THE BLOG
03/18/2007 10:00 pm ET | Updated May 25, 2011

The Lessons of Iraq

Very soon a new industry called "The Lessons of Iraq" will be born, even as the search for the end-game continues against the back-drop of the theme "who lost Iraq." Partisan strategists will be allocating blame while more thoughtful citizens will try to draw lessons for future generations.

Some lessons are apparent. Do not manufacture justification for invasions. Plan for all eventualities, including the most unpleasant. Do not pay exiles to tell you what you want to hear. Deal honestly with Congress and the American people. Be candid about possible costs in lives and money. And an endless list of common sense, and Constitutional, dos and don'ts.

The second kind of lessons are less obvious and have to do with the new realities of the 21st century:

First, treat jihadist terrorism more like organized crime than traditional warfare. By declaring "war on terrorism" we made the fatal mistake that it could be crushed using conventional warfare and massed armies. We clearly had the legal and moral right to overturn the Taliban government in Afghanistan that harbored al Qaeda as it planned and carried out the 9.11 attacks. Even so, the democratization of an ancient tribal society is proving hugely more difficult than driving the Taliban out of Kabul. Indeed, it seems set on returning.
Instead, we should create NATO II, an organization combining the intelligence services, law enforcement agencies, and special forces of Western democracies to coordinate the crushing of jihadist cells.

Second, liberate the U.S. from dependence on Persian Gulf oil. We can then sharply reduce the U.S. military presence in the region and remove the single most important incentive for jihadism. A consortium of oil consuming nations can agree with regional oil producers to protect the continued flow of oil to world markets. The U.S. should not be the default guarantor of oil supplies. We would also help rid ourselves of the hypocrisy of "bringing democracy to the Middle East" even as we support Saudi Arabia and other oligarchies, and we would be at greater liberty to support genuine democratic voices in the region.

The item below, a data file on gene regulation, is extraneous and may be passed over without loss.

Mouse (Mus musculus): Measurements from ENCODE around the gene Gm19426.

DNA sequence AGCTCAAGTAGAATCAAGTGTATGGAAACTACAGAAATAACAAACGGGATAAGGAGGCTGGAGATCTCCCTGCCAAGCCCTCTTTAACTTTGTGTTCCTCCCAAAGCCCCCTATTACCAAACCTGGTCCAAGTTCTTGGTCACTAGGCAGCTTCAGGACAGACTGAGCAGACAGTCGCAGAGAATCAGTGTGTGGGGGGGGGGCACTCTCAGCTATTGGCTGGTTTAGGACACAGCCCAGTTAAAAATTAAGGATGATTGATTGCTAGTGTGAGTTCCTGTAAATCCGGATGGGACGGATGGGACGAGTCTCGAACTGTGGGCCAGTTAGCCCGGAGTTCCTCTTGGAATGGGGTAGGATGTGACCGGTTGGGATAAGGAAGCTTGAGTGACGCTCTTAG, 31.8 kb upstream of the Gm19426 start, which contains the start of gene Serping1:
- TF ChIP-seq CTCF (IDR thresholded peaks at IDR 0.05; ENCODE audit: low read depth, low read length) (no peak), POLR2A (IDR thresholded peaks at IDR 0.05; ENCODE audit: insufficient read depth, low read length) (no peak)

Third, restore principle to American foreign policy. Neoconservatives who dominate the Bush administration have used the Wilsonian rhetoric of "democratic idealism" even as they pursue the most cynical and dishonest policies. These policies, including covert support for highly undemocratic regimes and factions, repression of dissent, and cynical manipulation of local politics, are hidden from the American people but are well known to the people of the countries where we carry them out. We must regain our moral authority in the world by living up to our own high ideals and Constitutional principles.

Fourth, engage the nations of the world in achieving security for the global commons. Security in the 21st century now means much more than it did in the Cold War 20th century. It includes security and openness of markets, security of the environment and reversal of global warming, security of energy supplies, security of livelihood, and the security of healthy communities. The U.S. is expected to understand the new century and lead the world in replacing narrow notions of national security with the much greater appreciation for the security of the global commons.

Too little sober thought was given to the real lessons of Vietnam. Instead, three decades of recriminations prevented serious reflection and mature judgment. Liberal forces were seen by too many Americans as unconcerned for our security and suffered political defeat as a result. Those same forces should now take the lead in framing the debate about the true lessons of Iraq and the creation of a new definition of America's role in the world of the 21st century.